Saturday, November 27, 2004
The Christmas Carol Rag (Kalliope)
Kalliope’s ‘THE CHRISTMAS CAROL RAG’ a lesser holiday gift
‘Tis the season to be jolly. Well, that may be true for most of us, but this is a tough time of year for theatrical producers. There just aren’t enough good holiday shows. Yes, there’s the old chestnut, ‘A CHRISTMAS CAROL’ but how many times can a theatre do that script and still grab audiences? Okay, Great Lakes Theatre Festival has been doing the show for a million years (or so it seems) and keeps pulling in the crowds, but most theatres aren’t that lucky and don’t want to duplicate the same thing. So, the search for a viable holiday show becomes a major headache for theatres.
In this search, Kalliope Stage, Cleveland’s only venue dedicated to musical theatre, stumbled upon ‘THE CHRISTMAS CAROL RAG.’ The show comes with good credentials. It received the 2002-2003 Charles MacArthur Award for Outstanding New Musical, given by the Washington, DC theatre critics. Of course this was for the Signature Theatre’s staging by the their brilliant Artistic Director Eric Schaeffer. Eric (yes, I can call him by his first name, having volunteered at the theatre while I was spending an extended sabbatical in the DC area), in his search for a holiday show probably said, "We can dig up the old Scrooge chestnut, cast a female lead, put in some turn-of-the-century ragtime tunes, set it in New York and we'll have a blast." And, in Shaeffer’s hands and ingenious mind, it worked well. In lesser hands, well....
Playwright Norman Allen has adopted Dicken’s ‘CHRISTMAS CAROL’ by shifting the emphasis from a male Scrooge to a female. Evelyn Scrooge is a bitter older woman. As has happened in the umpteen staged editions,14 film versions and 27 TV movies about the male version of the character, the ghosts that come to visit and make this female version of the originator of the phrase “bah-humbug” see the evilness of her deeds. In this edition, we understand why she is so bitter. A meager upbringing, the death of her beloved sister and a failed love affair all have given her a nasty disposition. But, true to the spirit of the season, all comes out well in the end.
That is, all comes out well for the characters. As for the audience who attend the Kalliope Stage version, I’m not so sure.
Part of the problem with the production is that the music doesn’t always fit into the story line. For those of us who like plays to have a beginning, middle and end in which all the parts fit together, the format is a little unnerving.
Then there are the production qualities. The Kalliope Stage is postage stamp small. This is an advantage in such shows as their superlative ‘THE SUMMER OF ‘42,’ but is problematic when director Paul Gurgol tries to shove 19 performers onto the small platforms. Often the sight is that of a mob scene with people dodging around each other.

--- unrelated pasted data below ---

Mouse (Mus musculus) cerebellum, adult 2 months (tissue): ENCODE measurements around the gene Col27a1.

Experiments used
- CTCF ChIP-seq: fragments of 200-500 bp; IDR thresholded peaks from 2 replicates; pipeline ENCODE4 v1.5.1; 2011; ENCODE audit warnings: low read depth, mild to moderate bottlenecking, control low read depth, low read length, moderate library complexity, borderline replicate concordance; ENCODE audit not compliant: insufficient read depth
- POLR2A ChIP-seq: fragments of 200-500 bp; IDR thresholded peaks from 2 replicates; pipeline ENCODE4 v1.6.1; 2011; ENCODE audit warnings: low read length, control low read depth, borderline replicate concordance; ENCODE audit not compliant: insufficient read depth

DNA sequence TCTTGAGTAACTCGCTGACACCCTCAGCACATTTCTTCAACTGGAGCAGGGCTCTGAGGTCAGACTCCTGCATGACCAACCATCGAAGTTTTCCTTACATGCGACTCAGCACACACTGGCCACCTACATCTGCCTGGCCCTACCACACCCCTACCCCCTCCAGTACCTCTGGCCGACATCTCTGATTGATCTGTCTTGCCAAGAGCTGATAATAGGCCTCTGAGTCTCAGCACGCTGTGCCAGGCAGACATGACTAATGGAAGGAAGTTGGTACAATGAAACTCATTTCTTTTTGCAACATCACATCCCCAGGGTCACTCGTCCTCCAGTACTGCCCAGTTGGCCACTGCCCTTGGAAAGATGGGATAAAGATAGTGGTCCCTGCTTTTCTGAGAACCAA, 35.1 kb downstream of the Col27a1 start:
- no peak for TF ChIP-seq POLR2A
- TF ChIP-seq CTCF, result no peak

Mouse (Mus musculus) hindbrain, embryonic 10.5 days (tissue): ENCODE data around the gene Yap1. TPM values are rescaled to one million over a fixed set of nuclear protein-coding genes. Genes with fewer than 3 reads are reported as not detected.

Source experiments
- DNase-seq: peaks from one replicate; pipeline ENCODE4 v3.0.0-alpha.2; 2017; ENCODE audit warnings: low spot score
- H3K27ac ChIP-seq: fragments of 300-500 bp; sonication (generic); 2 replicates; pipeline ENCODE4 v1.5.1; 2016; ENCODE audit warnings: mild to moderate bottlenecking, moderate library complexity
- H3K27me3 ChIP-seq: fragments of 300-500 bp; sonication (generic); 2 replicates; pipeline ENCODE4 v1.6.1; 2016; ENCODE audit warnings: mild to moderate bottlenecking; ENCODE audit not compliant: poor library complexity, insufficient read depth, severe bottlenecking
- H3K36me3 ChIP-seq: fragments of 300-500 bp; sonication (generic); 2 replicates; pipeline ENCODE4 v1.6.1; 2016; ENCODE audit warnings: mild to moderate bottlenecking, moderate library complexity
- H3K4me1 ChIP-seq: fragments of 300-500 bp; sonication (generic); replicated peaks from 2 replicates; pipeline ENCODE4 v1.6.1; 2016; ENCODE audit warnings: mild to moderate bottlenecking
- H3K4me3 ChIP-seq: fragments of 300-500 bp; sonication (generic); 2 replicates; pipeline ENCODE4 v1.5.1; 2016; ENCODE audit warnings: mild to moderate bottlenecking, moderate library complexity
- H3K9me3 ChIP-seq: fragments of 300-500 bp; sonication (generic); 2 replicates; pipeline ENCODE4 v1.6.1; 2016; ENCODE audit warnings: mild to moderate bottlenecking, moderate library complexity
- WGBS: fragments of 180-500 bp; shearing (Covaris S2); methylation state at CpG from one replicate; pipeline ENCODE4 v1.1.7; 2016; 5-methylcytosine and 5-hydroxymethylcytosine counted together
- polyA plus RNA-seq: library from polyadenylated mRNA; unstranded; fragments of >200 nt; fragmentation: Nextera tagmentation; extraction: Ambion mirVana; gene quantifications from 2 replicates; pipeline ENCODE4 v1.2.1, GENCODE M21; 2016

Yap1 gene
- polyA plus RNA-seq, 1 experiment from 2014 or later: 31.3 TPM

Gurgol shows little of his usual directing genius in this show. For example, he had Mrs. Scrooge (Adina Bloom) sing all three of her major songs in exactly the same spot on stage, looking exactly the same way, all with no gestures and controlled facial expressions. Bloom is noted for her dynamic vocal sounds and overblown facial gyrations. She is best when she does her Ethel Merman thing. Restricting her physically while singing takes away some of her power. The songs sounded good, but could have been so much more if she hadn’t been physically hand- cuffed.
The vocal elements of the show were generally fine, but much of the acting was overdone and unbelievable. Yes, the tale is a fable, but we still must believe the characters are real.
Highlights of the show include: “Where Did Robinson Crusoe Go?” (I told you the songs don’t fit into the story line), was well executed. This is a vaudeville act with tap dancing by Gurgol. “Go Tell It on the Mountain” (can you believe a Dickens-based show with that spiritual) rocked the house. On the other hand, “If I Were On The Stage” was over the top with affected acting and a mockingly bad Yiddish accent by one of the characters was embarrassing. Bottom line--if you can’t do an accent well, don’t use one!
Brad Wyner’s piano accompaniment was top notch as were performances by Bloom, Chris Pohl, Elizabeth Rubino and Marni Task.
CAPSULE JUDGEMENT: Maybe in the hands of Eric Schaeffer at DC’s Signature Theatre ‘THE CHRISTMAS CAROL RAG’ was an award winner. The same can’t be said for KALLIOPE STAGE’s version. The show isn’t terrible, but it sure isn’t the best gift for the holiday season.